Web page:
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Peter Diamandis recently joined Founder Institute CEO Adeo Ressi for a livestreamed interview to share his thoughts on how radical startup ideas today can get built and funded. 

As Founder the XPRIZE Foundation, Peter Diamandis is uniquely qualified to discuss the topic of funding radical innovations. He is a New York Times bestselling author, and has been named by Fortune Magazine as one of the “World's 50 Greatest Leaders.” A serial entrepreneur himself, Diamandis is notably the founder or co-founder of Singularity University, Space Adventures, Planetary Resources, Human Longevity Inc., and BOLD Capital Partners, a venture fund with $250M investing in exponential technologies. Diamandis notes a fact of today's investment world:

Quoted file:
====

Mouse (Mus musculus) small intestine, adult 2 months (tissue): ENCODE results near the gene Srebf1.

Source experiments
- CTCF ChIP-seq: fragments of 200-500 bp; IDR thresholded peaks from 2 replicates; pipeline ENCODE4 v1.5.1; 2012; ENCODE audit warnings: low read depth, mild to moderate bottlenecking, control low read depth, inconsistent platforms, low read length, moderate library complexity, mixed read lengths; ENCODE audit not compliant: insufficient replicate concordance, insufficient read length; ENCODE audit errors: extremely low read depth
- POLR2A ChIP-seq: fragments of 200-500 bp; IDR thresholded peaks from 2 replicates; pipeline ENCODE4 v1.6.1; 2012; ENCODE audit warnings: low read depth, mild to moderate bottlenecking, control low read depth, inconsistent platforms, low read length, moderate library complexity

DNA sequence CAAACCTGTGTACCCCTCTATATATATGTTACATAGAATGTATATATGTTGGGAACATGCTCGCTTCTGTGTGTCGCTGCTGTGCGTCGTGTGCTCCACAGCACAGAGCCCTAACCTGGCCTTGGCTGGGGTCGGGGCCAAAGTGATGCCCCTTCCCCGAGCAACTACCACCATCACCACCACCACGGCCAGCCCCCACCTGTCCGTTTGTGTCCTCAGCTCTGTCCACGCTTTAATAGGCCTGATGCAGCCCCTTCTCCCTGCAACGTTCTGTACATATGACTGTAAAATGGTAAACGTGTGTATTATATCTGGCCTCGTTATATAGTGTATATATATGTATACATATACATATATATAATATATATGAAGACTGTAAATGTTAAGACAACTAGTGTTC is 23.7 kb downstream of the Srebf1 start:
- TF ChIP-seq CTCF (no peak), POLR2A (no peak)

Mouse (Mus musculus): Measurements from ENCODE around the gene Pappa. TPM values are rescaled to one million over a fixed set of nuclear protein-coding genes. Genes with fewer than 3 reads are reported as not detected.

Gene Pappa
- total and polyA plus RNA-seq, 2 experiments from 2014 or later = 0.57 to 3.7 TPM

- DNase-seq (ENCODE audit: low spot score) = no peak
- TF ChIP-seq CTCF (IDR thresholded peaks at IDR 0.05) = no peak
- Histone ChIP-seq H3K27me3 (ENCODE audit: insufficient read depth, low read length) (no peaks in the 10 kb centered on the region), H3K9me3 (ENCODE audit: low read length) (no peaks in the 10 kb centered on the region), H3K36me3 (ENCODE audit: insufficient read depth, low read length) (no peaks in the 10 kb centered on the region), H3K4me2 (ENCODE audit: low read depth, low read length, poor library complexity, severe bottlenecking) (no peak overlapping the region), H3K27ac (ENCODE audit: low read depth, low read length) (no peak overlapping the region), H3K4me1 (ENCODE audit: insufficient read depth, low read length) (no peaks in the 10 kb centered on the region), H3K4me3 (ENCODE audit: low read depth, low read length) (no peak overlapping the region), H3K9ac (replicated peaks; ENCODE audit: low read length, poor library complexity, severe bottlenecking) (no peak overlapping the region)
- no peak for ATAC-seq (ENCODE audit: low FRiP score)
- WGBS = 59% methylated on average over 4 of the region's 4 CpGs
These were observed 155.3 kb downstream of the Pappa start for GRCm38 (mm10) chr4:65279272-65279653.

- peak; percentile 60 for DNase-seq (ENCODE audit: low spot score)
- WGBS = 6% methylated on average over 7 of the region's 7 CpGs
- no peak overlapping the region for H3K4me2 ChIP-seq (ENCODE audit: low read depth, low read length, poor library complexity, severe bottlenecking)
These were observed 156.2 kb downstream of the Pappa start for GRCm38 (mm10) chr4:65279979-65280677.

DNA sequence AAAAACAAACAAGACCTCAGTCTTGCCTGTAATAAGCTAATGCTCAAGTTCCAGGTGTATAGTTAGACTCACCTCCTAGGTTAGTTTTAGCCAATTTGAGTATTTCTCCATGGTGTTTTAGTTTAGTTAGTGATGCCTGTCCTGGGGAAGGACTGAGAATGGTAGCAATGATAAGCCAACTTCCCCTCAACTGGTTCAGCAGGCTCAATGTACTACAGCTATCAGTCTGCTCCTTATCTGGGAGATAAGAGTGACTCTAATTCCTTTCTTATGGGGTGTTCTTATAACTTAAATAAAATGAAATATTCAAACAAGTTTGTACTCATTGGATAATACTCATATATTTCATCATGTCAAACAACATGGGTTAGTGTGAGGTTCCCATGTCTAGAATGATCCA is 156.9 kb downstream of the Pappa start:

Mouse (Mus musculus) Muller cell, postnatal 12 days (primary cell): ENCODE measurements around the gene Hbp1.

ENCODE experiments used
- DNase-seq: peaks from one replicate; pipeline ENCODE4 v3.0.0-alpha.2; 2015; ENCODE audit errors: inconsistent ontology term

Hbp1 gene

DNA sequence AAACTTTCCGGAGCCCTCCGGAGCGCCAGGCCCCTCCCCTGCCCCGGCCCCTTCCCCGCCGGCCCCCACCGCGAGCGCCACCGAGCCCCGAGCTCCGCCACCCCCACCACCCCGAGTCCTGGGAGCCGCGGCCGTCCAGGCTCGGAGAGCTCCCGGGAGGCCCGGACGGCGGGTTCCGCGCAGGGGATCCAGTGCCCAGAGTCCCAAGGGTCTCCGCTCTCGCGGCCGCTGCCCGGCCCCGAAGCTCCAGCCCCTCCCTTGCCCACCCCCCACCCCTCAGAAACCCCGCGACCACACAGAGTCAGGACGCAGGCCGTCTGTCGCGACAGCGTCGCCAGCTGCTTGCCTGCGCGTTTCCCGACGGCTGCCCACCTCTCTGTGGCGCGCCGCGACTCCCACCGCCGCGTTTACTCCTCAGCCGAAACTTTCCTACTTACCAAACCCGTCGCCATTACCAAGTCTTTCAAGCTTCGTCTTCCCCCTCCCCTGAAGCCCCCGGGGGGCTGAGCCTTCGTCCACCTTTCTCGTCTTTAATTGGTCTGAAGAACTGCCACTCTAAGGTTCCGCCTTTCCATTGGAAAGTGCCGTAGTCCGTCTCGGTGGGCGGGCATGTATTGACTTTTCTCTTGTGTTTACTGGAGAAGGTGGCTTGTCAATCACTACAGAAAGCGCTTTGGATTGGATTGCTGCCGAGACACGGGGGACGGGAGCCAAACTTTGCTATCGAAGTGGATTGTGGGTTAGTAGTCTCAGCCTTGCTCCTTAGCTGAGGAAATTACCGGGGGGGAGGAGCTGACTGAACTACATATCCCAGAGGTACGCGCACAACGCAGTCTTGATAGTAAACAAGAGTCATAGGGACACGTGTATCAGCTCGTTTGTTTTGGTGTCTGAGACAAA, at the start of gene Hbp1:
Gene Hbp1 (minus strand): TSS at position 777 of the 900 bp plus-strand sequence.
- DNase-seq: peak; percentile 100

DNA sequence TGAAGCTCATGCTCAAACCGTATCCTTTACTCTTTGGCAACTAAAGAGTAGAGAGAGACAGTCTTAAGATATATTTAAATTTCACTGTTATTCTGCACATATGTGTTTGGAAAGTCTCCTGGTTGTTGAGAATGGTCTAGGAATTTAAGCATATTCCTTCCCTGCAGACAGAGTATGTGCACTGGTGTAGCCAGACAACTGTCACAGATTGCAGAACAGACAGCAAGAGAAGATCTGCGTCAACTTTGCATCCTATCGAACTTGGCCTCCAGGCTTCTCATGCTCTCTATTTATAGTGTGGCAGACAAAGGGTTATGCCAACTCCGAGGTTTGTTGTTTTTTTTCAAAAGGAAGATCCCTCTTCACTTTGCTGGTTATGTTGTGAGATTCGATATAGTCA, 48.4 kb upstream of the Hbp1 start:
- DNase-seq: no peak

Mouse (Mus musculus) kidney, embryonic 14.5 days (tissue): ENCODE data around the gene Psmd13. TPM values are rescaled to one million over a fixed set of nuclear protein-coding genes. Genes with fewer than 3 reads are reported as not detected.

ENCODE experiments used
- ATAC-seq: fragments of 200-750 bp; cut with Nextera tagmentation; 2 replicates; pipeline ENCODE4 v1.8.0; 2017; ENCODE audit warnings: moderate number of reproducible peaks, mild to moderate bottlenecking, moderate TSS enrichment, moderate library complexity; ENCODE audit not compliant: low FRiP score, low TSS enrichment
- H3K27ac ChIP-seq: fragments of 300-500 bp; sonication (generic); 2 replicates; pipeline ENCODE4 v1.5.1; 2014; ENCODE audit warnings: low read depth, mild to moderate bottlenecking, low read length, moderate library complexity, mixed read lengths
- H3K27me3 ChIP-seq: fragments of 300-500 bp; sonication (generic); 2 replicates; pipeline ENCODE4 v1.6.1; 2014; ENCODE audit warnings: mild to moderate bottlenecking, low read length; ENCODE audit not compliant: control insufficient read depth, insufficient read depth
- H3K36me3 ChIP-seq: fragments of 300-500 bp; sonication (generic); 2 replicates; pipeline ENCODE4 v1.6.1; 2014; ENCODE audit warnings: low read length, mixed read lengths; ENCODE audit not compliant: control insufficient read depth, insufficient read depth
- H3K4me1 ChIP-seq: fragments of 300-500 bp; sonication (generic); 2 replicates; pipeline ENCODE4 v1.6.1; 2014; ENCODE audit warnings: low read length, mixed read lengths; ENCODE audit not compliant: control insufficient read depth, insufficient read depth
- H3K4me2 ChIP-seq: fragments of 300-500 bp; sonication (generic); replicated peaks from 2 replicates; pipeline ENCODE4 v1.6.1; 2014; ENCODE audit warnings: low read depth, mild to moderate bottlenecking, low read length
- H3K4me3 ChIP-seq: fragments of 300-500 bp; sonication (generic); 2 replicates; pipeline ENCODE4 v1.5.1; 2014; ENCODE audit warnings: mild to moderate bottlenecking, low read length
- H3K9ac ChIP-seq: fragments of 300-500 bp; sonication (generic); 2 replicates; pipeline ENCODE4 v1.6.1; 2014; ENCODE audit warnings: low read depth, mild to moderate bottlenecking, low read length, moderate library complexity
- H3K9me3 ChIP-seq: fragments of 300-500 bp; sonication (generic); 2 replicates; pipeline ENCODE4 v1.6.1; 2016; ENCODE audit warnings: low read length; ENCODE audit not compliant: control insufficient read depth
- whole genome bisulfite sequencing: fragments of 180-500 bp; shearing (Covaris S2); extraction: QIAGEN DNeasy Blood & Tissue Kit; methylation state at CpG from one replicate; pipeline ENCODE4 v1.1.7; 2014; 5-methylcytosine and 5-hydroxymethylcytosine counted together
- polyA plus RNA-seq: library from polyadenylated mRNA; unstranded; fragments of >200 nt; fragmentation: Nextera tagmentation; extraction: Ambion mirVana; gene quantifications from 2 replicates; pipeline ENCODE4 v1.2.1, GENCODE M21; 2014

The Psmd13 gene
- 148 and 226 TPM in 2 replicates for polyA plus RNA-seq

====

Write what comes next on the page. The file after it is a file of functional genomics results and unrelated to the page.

We are in a period of capital abundance.

As technology advances at an exponential speed, there are amazing opportunities for entrepreneurs to build radical businesses that positively impact society. Investors are now increasingly seeking out these kinds of opportunities, wanting to scale businesses that create meaningfully positive social and environmental impact, as well as pay back dividends. In fundraising however, credibility and trust are critical factors, which Diamandis and Ressi discussed in detail.

Watch the interview with special guest Peter Diamandis and Adeo Ressi to learn how radical startup ideas are funded, how to build a following, how first steps lead to moonshots, and the importance of credibility.

In addition to the interview, we have broken out some of the key takeaways from Diamandis.

Defining, and Becoming, a Radical Founder

There are founders, and there are intense founders, the perception of which plays into how investors and followers react to their ideas.

“No one wants to back a great idea with a shitty entrepreneur as the leader. You really want to care about that individual and what they want to do in the world.”

Diamandis offered tips for becoming perceived a radical founder:

  • Have passion for your idea
  • Be trustworthy
  • Be able to tell a story
  • Be good at networking
  • But most important, be credible